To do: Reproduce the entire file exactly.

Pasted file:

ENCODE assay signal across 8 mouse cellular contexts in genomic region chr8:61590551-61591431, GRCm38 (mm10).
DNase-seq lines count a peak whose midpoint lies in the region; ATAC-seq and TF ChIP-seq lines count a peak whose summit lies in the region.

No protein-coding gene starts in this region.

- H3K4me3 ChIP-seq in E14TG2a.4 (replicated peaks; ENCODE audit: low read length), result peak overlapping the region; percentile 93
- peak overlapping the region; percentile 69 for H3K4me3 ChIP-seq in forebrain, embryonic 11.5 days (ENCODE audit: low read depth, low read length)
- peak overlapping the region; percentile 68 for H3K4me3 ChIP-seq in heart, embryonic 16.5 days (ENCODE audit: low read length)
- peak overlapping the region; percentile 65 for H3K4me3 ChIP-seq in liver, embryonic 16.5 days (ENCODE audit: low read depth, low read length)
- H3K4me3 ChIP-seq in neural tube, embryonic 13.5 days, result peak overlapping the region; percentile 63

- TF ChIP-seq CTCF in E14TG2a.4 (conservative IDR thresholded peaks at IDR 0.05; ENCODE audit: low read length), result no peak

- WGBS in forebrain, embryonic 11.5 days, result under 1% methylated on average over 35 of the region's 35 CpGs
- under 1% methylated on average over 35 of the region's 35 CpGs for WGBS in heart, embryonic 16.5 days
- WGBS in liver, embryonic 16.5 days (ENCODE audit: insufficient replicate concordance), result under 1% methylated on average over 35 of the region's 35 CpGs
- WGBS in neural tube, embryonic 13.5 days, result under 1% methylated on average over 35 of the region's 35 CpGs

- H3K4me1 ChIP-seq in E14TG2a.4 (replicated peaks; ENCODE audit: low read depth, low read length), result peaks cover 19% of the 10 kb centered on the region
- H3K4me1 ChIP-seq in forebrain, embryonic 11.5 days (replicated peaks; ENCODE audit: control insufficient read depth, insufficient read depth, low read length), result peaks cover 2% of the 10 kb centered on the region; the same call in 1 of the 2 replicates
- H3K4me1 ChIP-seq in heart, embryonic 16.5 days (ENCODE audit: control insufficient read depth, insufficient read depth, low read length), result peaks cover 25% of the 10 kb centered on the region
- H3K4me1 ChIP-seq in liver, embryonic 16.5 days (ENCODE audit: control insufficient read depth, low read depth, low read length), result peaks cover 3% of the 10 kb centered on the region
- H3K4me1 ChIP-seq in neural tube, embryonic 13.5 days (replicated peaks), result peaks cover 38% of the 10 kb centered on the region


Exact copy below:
ENCODE assay signal across 8 mouse cellular contexts in genomic region chr8:61590551-61591431, GRCm38 (mm10).
DNase-seq lines count a peak whose midpoint lies in the region; ATAC-seq and TF ChIP-seq lines count a peak whose summit lies in the region.

No protein-coding gene starts in this region.

- H3K4me3 ChIP-seq in E14TG2a.4 (replicated peaks; ENCODE audit: low read length), result peak overlapping the region; percentile 93
- peak overlapping the region; percentile 69 for H3K4me3 ChIP-seq in forebrain, embryonic 11.5 days (ENCODE audit: low read depth, low read length)
- peak overlapping the region; percentile 68 for H3K4me3 ChIP-seq in heart, embryonic 16.5 days (ENCODE audit: low read length)
- peak overlapping the region; percentile 65 for H3K4me3 ChIP-seq in liver, embryonic 16.5 days (ENCODE audit: low read depth, low read length)
- H3K4me3 ChIP-seq in neural tube, embryonic 13.5 days, result peak overlapping the region; percentile 63

- TF ChIP-seq CTCF in E14TG2a.4 (conservative IDR thresholded peaks at IDR 0.05; ENCODE audit: low read length), result no peak

- WGBS in forebrain, embryonic 11.5 days, result under 1% methylated on average over 35 of the region's 35 CpGs
- under 1% methylated on average over 35 of the region's 35 CpGs for WGBS in heart, embryonic 16.5 days
- WGBS in liver, embryonic 16.5 days (ENCODE audit: insufficient replicate concordance), result under 1% methylated on average over 35 of the region's 35 CpGs
- WGBS in neural tube, embryonic 13.5 days, result under 1% methylated on average over 35 of the region's 35 CpGs

- H3K4me1 ChIP-seq in E14TG2a.4 (replicated peaks; ENCODE audit: low read depth, low read length), result peaks cover 19% of the 10 kb centered on the region
- H3K4me1 ChIP-seq in forebrain, embryonic 11.5 days (replicated peaks; ENCODE audit: control insufficient read depth, insufficient read depth, low read length), result peaks cover 2% of the 10 kb centered on the region; the same call in 1 of the 2 replicates
- H3K4me1 ChIP-seq in heart, embryonic 16.5 days (ENCODE audit: control insufficient read depth, insufficient read depth, low read length), result peaks cover 25% of the 10 kb centered on the region
- H3K4me1 ChIP-seq in liver, embryonic 16.5 days (ENCODE audit: control insufficient read depth, low read depth, low read length), result peaks cover 3% of the 10 kb centered on the region
- H3K4me1 ChIP-seq in neural tube, embryonic 13.5 days (replicated peaks), result peaks cover 38% of the 10 kb centered on the region